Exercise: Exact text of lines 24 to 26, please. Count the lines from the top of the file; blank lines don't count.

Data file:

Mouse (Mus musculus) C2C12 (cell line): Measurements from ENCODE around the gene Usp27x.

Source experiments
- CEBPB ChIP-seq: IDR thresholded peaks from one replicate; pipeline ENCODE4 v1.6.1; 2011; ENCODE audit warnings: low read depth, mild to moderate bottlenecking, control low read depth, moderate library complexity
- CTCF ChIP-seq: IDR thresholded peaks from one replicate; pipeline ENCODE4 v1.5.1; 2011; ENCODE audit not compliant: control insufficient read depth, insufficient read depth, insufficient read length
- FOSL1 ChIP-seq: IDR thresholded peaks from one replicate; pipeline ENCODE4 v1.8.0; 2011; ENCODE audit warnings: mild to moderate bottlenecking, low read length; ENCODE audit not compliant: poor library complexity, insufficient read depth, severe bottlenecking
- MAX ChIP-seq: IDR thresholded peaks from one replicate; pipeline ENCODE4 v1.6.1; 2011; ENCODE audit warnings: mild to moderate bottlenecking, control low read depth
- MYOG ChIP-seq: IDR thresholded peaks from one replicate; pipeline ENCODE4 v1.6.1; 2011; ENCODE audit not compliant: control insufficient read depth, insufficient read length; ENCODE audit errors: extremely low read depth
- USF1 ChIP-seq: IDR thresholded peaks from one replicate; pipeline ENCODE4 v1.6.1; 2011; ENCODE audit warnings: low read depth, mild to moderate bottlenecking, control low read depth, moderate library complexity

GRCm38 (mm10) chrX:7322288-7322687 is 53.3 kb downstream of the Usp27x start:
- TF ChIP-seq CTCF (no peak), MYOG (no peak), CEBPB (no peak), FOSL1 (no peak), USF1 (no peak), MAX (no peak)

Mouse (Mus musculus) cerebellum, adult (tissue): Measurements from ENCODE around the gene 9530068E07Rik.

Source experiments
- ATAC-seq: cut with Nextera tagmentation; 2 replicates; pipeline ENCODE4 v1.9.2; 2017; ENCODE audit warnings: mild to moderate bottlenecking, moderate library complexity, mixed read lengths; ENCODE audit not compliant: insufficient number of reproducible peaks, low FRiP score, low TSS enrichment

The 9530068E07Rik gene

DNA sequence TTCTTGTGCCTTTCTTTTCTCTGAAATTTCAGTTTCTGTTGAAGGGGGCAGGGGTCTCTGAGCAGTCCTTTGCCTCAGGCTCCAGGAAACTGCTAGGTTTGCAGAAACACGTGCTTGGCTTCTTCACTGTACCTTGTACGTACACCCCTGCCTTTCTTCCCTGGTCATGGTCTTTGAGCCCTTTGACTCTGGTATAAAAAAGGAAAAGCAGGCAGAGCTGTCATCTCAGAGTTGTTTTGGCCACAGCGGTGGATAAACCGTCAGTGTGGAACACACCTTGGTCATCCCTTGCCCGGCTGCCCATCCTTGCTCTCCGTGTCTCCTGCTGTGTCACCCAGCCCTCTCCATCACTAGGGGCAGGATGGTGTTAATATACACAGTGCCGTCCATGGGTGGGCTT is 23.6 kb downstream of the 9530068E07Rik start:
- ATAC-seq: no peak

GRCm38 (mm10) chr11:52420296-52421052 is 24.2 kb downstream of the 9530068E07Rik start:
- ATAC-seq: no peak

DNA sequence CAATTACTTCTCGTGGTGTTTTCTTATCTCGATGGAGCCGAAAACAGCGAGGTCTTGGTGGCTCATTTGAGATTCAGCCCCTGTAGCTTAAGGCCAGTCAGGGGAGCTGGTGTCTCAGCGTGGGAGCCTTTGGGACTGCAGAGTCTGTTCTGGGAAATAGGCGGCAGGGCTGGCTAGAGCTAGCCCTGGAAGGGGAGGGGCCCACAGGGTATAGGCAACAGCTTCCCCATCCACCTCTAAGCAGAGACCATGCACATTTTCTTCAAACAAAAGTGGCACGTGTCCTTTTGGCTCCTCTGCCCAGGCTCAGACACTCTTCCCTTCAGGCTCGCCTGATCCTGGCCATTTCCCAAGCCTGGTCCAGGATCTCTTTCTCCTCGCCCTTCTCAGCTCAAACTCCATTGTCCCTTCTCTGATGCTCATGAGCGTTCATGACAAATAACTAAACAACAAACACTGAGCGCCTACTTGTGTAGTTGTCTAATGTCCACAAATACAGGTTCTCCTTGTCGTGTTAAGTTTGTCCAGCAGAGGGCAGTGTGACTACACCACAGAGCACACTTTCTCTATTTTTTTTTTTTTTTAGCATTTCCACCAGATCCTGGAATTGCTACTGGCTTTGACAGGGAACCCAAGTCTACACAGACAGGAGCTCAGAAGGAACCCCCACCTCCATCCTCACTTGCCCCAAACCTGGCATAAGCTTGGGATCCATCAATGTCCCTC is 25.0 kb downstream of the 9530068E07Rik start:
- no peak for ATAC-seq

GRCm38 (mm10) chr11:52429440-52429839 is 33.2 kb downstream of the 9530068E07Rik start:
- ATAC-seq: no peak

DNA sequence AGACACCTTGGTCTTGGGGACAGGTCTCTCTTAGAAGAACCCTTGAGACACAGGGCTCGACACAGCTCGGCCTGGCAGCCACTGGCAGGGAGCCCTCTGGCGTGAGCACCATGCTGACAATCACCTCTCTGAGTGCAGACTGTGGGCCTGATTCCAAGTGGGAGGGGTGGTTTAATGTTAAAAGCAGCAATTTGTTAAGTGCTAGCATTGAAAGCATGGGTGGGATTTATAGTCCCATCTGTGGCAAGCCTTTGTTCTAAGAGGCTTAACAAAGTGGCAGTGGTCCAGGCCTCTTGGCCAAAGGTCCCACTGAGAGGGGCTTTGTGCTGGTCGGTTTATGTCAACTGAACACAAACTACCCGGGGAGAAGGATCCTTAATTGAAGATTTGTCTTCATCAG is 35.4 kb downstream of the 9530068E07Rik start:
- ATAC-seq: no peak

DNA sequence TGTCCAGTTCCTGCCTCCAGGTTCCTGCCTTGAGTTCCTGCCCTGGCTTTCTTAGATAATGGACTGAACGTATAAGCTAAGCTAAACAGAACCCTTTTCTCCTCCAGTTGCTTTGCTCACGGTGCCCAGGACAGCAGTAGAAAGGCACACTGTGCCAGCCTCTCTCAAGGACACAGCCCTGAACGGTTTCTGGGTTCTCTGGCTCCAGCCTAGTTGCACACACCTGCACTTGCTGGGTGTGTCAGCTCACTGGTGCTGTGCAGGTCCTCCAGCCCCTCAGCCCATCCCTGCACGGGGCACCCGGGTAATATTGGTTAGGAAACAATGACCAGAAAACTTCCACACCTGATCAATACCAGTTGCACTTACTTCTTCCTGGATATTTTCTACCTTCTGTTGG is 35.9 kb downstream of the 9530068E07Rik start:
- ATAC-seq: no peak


- ATAC-seq: no peak

DNA sequence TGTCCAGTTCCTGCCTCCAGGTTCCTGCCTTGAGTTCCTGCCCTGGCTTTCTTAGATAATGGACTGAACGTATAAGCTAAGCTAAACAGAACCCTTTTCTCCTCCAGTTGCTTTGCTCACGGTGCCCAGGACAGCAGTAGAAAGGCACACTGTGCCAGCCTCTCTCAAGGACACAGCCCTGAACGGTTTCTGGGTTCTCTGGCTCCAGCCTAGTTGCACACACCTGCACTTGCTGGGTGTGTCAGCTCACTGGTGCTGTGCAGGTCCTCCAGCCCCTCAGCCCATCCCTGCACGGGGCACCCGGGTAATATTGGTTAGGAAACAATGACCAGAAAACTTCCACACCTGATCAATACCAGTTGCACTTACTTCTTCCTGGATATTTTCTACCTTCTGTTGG is 35.9 kb downstream of the 9530068E07Rik start:
- ATAC-seq: no peak